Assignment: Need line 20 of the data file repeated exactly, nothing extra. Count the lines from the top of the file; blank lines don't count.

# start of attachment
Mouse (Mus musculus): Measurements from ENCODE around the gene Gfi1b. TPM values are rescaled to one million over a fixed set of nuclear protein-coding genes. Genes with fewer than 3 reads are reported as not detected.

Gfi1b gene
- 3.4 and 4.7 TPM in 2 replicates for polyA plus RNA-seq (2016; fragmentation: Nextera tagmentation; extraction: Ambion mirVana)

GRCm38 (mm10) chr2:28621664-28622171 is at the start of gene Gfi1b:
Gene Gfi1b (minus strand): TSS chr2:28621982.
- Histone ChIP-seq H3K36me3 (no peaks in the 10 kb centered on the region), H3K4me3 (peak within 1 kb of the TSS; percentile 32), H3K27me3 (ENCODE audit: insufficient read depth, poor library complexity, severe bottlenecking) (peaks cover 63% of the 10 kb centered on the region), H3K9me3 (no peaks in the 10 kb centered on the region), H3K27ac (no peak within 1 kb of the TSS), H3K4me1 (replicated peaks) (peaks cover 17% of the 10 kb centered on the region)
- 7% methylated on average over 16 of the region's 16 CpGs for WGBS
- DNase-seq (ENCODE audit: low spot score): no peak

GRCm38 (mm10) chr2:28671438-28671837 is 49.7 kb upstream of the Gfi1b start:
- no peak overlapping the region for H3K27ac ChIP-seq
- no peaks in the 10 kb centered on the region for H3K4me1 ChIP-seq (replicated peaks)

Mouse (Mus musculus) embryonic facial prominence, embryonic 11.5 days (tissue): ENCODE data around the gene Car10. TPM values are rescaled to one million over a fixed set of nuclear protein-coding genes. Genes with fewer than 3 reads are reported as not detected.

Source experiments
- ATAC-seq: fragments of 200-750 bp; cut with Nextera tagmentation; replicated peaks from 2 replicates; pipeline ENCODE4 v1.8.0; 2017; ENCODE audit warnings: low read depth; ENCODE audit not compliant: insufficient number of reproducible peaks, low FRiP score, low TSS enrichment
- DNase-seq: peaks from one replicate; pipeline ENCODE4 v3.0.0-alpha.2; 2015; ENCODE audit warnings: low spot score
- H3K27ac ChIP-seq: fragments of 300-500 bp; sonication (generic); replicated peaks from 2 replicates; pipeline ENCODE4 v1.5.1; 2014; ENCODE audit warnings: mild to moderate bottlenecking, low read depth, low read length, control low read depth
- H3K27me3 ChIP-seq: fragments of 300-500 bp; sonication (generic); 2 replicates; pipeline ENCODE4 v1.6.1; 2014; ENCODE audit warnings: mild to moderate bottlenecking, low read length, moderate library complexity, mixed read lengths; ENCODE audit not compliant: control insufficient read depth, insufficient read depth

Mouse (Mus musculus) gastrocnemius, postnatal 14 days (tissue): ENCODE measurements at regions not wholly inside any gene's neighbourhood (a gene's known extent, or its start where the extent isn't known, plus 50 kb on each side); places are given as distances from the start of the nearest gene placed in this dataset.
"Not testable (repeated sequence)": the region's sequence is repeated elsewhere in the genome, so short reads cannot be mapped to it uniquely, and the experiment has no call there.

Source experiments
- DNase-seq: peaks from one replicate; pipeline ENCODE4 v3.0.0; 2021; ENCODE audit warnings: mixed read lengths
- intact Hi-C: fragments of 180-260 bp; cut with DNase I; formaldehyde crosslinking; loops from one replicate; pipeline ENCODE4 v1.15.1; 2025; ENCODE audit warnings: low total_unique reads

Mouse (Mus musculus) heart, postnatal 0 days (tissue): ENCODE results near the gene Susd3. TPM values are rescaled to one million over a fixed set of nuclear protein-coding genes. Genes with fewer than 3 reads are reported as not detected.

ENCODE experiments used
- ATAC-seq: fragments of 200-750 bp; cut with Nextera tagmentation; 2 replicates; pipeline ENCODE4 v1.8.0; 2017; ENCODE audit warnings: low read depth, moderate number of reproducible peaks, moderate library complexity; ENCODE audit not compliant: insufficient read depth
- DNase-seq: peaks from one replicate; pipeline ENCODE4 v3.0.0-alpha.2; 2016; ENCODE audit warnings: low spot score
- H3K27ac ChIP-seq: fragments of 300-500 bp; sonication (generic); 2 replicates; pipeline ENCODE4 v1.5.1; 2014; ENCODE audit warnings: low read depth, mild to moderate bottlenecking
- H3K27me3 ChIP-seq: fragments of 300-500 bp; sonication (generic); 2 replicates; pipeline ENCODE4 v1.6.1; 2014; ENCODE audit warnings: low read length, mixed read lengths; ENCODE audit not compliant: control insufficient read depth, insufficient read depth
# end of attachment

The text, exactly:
Source experiments